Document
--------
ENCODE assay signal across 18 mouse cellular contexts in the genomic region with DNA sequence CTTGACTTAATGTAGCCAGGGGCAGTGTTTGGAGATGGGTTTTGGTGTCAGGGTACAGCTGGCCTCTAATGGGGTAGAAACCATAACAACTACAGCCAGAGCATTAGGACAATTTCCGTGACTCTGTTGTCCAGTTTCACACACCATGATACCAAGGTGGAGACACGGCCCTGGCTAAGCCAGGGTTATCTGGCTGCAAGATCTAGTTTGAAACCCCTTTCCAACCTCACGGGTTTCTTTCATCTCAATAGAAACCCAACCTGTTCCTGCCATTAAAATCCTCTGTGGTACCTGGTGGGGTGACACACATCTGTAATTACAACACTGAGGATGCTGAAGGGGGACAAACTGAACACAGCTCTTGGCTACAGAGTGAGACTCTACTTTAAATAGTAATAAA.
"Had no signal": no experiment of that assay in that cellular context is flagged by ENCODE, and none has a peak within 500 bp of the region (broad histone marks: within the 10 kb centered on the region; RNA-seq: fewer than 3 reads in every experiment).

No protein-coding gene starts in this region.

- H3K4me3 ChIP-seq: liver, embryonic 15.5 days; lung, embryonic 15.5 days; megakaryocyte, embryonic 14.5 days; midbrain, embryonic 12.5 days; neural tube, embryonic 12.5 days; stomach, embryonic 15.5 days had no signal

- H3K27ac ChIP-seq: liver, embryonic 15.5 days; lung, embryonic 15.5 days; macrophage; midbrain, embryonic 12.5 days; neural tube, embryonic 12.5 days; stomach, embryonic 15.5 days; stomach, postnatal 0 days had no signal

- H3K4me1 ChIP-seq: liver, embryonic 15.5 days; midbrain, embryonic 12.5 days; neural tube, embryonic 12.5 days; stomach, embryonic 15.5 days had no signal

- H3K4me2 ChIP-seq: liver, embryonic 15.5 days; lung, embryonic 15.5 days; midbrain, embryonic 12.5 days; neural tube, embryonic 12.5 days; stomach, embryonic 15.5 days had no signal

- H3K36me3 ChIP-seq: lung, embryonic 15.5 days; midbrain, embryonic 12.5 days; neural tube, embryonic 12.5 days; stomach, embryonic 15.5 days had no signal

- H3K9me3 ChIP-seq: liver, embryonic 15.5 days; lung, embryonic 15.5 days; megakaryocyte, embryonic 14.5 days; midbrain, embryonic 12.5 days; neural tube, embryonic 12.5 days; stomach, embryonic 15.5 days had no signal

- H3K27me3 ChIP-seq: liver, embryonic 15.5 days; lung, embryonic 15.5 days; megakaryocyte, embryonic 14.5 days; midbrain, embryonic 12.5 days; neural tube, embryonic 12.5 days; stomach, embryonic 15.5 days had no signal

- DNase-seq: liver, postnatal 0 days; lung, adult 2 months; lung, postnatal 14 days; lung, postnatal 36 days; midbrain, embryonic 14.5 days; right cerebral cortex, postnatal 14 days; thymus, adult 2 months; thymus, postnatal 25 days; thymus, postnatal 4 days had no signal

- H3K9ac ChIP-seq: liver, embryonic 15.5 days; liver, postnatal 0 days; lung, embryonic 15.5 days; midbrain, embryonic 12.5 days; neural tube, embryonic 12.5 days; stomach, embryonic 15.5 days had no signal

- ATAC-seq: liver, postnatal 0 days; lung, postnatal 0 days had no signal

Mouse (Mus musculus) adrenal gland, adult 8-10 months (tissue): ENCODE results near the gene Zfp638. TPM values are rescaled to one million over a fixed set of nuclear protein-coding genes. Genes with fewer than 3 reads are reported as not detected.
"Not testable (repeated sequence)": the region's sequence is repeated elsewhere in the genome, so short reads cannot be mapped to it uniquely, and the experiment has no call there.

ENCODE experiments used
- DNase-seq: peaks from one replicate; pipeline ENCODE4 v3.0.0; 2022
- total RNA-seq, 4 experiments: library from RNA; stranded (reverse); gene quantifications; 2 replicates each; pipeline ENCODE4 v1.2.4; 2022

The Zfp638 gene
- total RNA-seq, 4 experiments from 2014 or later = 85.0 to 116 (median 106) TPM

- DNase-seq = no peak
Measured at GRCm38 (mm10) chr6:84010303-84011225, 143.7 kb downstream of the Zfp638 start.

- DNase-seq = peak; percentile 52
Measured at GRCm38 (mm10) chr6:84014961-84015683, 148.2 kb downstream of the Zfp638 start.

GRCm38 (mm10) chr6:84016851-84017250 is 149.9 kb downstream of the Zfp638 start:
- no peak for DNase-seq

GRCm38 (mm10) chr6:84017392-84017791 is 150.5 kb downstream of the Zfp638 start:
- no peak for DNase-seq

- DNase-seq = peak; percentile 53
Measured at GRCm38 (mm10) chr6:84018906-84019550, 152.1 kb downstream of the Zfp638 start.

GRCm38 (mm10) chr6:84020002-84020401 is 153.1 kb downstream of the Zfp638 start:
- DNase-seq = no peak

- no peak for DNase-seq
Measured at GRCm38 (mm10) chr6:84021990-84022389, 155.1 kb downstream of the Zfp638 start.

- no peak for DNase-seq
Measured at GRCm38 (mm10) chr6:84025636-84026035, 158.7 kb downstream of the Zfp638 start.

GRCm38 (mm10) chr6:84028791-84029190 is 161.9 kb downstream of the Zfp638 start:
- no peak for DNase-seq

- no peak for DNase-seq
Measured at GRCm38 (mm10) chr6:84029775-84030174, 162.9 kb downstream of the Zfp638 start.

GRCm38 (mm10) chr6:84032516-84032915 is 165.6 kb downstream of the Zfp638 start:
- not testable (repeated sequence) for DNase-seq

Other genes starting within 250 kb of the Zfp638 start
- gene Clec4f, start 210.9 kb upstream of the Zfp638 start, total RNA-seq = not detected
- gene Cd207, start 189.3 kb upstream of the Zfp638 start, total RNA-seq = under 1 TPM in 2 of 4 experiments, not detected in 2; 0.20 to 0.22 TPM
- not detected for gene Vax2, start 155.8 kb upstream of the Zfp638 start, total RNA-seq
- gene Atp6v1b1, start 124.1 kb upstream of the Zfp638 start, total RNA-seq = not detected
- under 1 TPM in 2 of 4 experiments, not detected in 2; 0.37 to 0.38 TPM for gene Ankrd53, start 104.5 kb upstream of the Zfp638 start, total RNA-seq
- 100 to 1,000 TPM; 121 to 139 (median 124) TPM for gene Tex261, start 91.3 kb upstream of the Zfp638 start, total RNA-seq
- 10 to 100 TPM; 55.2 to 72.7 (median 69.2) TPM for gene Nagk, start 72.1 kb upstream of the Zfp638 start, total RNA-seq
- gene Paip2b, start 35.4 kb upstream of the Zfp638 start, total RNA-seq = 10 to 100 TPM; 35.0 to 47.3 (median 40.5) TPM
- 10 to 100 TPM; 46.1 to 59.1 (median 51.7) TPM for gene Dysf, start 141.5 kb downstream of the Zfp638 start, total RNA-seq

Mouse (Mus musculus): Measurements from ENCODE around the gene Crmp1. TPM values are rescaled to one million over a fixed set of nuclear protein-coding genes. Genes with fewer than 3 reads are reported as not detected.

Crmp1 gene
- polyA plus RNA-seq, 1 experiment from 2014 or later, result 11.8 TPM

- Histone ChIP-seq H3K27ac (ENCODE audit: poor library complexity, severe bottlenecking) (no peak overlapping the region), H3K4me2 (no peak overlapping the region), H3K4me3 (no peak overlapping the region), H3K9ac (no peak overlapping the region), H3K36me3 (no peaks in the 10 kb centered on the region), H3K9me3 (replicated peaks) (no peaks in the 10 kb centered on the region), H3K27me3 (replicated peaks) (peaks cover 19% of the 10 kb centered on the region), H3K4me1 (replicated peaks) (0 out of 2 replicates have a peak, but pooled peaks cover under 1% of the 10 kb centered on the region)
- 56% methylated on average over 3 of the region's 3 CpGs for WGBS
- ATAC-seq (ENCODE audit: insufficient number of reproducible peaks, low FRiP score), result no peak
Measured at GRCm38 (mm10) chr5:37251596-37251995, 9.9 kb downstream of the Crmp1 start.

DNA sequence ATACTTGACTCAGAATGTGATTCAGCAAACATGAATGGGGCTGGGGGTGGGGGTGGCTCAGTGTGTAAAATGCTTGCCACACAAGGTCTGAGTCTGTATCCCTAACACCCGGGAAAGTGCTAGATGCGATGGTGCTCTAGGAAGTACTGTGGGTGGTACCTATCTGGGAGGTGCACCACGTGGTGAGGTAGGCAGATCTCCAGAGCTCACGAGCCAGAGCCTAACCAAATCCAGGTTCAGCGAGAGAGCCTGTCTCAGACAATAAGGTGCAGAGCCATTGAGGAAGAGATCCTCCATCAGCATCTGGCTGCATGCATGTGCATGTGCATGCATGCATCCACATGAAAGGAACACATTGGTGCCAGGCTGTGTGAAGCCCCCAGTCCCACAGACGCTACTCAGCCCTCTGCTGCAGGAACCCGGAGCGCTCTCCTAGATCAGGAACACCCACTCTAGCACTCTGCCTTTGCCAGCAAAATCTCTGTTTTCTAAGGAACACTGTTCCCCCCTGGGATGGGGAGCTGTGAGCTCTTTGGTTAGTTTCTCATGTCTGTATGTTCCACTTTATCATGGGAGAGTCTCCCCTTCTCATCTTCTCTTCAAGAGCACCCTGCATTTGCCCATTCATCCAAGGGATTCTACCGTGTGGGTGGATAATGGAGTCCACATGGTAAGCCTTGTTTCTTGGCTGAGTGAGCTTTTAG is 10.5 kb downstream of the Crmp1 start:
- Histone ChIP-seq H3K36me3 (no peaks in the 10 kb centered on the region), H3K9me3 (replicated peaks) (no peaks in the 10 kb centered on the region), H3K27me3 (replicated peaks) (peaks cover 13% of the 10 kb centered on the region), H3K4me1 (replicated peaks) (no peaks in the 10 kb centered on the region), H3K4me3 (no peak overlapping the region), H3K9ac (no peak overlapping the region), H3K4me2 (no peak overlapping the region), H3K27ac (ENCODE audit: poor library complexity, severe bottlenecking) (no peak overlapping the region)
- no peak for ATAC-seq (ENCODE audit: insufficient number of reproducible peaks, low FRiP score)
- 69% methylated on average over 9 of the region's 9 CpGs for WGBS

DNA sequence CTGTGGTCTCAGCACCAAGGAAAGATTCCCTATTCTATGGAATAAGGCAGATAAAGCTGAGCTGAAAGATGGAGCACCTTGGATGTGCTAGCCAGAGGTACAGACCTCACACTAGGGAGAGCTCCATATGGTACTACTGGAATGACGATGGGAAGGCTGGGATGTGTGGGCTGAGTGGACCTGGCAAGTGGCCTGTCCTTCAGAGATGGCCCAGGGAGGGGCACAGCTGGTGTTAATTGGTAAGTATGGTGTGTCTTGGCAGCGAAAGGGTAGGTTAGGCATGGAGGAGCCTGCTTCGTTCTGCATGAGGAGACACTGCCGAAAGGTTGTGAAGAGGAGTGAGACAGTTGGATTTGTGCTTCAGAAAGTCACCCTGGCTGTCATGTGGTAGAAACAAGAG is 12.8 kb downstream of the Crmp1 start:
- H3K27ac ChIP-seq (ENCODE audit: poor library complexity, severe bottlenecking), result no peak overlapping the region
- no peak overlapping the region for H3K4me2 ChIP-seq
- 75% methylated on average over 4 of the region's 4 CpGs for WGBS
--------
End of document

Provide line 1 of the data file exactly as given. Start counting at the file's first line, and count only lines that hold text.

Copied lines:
ENCODE assay signal across 18 mouse cellular contexts in the genomic region with DNA sequence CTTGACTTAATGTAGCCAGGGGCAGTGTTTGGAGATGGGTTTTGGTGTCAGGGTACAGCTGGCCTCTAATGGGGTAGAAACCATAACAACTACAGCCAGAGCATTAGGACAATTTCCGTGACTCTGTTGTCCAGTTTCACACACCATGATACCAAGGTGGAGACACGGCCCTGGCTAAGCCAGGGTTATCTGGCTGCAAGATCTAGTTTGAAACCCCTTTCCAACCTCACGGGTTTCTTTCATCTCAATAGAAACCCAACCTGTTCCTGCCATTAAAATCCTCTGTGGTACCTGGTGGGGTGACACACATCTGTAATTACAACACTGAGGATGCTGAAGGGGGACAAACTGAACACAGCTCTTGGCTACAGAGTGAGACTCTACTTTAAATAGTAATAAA.